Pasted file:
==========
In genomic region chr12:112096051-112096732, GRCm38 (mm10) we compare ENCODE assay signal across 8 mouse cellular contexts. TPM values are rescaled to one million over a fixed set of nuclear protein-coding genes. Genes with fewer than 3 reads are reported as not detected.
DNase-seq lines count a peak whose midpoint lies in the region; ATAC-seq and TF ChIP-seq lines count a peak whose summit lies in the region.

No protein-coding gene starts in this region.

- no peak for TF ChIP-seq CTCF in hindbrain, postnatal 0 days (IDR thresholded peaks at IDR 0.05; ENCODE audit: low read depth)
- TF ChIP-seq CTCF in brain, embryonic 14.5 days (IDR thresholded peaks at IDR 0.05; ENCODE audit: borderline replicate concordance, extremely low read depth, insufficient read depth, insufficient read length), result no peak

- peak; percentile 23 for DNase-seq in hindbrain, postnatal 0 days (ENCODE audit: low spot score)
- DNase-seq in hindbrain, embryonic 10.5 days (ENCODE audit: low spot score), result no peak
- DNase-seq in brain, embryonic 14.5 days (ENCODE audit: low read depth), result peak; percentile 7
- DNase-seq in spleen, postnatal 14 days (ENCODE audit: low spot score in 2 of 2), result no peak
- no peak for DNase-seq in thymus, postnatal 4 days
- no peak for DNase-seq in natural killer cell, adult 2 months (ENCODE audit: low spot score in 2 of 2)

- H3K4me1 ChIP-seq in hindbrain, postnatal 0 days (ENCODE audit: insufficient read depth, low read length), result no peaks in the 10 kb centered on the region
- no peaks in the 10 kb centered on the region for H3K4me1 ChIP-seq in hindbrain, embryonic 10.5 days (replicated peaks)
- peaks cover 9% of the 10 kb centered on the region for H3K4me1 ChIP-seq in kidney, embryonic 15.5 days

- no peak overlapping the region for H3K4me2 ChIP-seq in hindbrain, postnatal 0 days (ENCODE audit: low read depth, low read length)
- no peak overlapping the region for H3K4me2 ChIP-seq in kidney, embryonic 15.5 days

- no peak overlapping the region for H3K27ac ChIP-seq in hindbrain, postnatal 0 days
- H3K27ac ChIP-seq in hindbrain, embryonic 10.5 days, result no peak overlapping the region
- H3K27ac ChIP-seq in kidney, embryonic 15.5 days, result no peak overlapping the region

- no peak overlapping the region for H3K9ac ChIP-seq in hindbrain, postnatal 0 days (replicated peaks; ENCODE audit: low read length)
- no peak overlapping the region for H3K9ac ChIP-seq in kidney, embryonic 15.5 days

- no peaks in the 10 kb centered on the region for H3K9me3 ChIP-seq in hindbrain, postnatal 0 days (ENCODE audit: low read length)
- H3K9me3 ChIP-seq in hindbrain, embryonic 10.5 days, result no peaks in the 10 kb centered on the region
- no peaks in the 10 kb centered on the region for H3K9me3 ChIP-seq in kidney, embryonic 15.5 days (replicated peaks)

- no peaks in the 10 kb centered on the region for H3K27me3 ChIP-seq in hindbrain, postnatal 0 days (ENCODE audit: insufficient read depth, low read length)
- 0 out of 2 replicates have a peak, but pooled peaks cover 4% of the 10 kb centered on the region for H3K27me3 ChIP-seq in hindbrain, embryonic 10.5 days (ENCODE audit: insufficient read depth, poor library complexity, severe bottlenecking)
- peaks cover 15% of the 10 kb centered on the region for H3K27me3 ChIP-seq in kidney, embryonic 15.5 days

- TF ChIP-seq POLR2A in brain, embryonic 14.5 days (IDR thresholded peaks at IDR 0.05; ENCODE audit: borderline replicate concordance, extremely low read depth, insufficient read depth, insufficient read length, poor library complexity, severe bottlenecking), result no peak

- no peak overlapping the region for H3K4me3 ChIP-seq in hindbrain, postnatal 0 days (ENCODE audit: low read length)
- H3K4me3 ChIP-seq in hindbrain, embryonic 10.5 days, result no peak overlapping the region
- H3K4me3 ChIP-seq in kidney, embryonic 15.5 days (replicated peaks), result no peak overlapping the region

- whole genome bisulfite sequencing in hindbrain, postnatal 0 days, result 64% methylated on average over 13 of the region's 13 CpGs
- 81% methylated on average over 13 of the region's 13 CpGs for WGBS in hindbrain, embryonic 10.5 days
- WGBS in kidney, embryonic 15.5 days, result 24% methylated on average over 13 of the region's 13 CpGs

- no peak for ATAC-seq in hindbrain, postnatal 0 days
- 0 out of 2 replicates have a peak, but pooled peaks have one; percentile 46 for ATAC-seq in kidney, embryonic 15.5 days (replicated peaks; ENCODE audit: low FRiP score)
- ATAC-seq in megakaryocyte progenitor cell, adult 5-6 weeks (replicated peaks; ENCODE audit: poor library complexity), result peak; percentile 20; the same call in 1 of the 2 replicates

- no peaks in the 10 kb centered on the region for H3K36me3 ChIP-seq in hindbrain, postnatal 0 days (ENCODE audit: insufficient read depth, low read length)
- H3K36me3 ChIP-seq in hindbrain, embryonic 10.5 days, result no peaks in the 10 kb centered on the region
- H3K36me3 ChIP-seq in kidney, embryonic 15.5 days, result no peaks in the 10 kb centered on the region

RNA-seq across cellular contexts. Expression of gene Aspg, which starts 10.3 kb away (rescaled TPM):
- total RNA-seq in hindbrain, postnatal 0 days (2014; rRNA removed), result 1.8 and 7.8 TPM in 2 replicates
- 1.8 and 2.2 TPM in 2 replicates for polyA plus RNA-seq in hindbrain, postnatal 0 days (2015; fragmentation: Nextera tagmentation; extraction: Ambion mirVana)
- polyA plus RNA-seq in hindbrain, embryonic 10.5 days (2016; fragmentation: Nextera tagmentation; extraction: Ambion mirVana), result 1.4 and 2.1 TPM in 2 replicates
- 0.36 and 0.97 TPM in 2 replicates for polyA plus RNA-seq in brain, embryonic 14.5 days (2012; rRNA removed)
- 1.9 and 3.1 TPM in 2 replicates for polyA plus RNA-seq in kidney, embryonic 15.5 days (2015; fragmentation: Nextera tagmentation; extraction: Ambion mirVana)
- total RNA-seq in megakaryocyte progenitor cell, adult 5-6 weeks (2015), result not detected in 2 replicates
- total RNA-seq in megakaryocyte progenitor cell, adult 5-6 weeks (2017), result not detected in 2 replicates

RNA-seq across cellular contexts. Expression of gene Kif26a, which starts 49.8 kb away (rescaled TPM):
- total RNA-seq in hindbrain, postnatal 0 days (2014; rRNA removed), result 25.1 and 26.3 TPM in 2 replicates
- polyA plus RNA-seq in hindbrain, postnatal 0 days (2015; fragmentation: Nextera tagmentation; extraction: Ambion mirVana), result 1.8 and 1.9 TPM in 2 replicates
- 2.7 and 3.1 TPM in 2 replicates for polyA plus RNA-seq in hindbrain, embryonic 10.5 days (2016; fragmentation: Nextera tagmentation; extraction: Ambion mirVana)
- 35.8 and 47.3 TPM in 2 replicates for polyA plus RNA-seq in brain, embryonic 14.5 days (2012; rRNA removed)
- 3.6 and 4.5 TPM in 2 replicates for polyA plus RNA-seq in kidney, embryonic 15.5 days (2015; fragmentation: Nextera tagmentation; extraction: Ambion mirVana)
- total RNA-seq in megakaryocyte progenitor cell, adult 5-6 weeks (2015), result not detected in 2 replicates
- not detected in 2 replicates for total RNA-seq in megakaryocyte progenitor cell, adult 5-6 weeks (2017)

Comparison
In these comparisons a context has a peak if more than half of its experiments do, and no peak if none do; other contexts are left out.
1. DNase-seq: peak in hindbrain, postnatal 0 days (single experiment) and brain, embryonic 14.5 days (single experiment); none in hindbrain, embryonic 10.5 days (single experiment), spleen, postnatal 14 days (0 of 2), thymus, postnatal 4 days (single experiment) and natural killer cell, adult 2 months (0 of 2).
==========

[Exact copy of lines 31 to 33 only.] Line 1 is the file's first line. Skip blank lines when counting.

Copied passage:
- H3K4me3 ChIP-seq in kidney, embryonic 15.5 days (replicated peaks), result no peak overlapping the region

- whole genome bisulfite sequencing in hindbrain, postnatal 0 days, result 64% methylated on average over 13 of the region's 13 CpGs
- 81% methylated on average over 13 of the region's 13 CpGs for WGBS in hindbrain, embryonic 10.5 days